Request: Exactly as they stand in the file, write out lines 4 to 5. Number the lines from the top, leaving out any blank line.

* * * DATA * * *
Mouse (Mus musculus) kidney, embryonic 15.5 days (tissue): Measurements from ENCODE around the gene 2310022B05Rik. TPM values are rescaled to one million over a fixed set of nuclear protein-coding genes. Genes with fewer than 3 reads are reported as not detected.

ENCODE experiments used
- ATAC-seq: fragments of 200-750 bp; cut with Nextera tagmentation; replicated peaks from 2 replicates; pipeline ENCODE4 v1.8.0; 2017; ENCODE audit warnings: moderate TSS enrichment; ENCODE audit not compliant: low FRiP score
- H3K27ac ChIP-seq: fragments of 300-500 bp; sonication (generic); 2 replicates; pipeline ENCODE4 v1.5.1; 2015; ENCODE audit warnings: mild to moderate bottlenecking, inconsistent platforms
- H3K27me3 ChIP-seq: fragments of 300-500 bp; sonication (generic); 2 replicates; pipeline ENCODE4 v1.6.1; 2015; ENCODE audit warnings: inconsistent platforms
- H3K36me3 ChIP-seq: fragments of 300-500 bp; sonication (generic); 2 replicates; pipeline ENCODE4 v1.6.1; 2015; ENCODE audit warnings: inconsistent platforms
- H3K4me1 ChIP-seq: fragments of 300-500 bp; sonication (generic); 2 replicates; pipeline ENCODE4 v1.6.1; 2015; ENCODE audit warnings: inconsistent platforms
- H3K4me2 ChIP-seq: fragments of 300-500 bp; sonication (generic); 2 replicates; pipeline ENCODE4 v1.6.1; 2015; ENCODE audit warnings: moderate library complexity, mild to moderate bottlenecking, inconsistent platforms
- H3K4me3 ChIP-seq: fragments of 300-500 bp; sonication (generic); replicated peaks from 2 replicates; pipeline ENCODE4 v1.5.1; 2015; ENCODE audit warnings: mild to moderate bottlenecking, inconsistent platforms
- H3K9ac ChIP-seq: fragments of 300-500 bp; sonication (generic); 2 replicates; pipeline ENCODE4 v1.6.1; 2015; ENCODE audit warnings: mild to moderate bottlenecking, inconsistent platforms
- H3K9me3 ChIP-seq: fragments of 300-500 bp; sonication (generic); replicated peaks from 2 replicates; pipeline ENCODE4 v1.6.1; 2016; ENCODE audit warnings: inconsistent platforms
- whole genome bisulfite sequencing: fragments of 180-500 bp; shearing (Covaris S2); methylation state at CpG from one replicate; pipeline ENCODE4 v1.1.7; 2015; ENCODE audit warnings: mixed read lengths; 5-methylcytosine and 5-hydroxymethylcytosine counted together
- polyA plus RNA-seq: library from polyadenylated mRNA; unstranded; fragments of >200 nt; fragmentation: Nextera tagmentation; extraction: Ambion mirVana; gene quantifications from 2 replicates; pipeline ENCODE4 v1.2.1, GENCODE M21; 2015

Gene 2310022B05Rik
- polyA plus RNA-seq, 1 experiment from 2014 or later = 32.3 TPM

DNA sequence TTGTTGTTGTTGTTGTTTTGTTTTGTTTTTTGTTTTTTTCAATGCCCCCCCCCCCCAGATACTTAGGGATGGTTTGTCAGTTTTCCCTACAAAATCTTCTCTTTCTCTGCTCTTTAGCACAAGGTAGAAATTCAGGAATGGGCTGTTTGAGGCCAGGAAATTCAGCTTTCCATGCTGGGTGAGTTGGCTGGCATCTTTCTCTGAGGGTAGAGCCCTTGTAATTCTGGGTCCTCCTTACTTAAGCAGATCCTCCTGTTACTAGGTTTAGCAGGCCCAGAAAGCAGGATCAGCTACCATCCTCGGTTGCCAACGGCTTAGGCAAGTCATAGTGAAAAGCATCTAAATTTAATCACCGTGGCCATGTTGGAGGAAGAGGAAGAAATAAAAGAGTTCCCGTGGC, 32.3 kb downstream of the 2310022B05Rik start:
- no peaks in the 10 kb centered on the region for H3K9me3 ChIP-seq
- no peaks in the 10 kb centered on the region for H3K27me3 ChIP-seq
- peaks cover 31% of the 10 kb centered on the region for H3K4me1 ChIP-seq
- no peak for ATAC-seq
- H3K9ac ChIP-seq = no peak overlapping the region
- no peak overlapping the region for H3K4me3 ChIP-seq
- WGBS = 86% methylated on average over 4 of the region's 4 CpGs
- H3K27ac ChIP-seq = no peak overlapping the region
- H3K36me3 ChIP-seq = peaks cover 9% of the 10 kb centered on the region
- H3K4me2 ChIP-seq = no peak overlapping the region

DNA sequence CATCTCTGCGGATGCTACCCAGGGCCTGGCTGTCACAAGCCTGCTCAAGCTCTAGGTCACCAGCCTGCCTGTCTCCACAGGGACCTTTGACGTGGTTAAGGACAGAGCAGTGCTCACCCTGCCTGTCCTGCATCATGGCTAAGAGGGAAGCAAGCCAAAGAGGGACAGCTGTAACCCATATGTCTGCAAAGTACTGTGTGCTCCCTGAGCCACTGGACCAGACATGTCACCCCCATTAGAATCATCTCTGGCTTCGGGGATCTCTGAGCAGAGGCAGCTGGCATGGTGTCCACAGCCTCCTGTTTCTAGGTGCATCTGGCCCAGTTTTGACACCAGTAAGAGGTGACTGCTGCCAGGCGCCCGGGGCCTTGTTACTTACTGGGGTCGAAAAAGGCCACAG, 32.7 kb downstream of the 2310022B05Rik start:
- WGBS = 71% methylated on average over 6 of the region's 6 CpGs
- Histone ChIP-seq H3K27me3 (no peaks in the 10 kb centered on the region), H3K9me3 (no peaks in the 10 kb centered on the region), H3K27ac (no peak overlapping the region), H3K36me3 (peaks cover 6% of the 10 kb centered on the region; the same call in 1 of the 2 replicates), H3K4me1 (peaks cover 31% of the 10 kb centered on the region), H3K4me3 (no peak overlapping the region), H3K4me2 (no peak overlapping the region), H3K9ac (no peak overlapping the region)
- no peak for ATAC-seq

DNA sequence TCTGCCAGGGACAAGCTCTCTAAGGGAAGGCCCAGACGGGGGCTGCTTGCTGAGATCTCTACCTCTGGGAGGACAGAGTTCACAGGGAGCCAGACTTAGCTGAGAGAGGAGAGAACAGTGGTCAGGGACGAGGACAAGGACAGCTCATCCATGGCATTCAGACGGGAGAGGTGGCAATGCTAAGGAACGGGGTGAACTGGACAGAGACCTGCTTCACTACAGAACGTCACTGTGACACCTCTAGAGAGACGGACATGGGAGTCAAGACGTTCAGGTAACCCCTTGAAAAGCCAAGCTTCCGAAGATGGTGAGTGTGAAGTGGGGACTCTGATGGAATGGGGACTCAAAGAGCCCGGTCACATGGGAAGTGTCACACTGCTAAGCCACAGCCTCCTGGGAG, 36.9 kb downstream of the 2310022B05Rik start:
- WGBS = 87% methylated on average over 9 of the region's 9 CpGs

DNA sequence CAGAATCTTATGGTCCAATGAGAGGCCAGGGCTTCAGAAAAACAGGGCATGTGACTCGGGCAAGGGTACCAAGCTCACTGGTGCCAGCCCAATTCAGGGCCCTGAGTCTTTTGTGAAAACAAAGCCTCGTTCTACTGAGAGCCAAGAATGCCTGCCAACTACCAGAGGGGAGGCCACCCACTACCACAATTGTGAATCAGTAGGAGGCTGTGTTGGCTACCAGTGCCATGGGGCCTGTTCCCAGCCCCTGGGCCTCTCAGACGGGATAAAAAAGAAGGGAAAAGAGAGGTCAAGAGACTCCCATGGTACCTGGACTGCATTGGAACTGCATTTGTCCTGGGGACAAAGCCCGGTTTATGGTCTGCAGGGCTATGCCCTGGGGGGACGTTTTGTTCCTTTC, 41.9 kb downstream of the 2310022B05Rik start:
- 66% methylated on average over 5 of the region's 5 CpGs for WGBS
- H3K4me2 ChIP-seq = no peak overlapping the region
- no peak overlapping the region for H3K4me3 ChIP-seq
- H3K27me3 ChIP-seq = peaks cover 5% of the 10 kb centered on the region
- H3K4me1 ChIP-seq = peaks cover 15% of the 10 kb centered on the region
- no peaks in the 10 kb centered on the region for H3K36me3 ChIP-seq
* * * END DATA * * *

- H3K27ac ChIP-seq: fragments of 300-500 bp; sonication (generic); 2 replicates; pipeline ENCODE4 v1.5.1; 2015; ENCODE audit warnings: mild to moderate bottlenecking, inconsistent platforms
- H3K27me3 ChIP-seq: fragments of 300-500 bp; sonication (generic); 2 replicates; pipeline ENCODE4 v1.6.1; 2015; ENCODE audit warnings: inconsistent platforms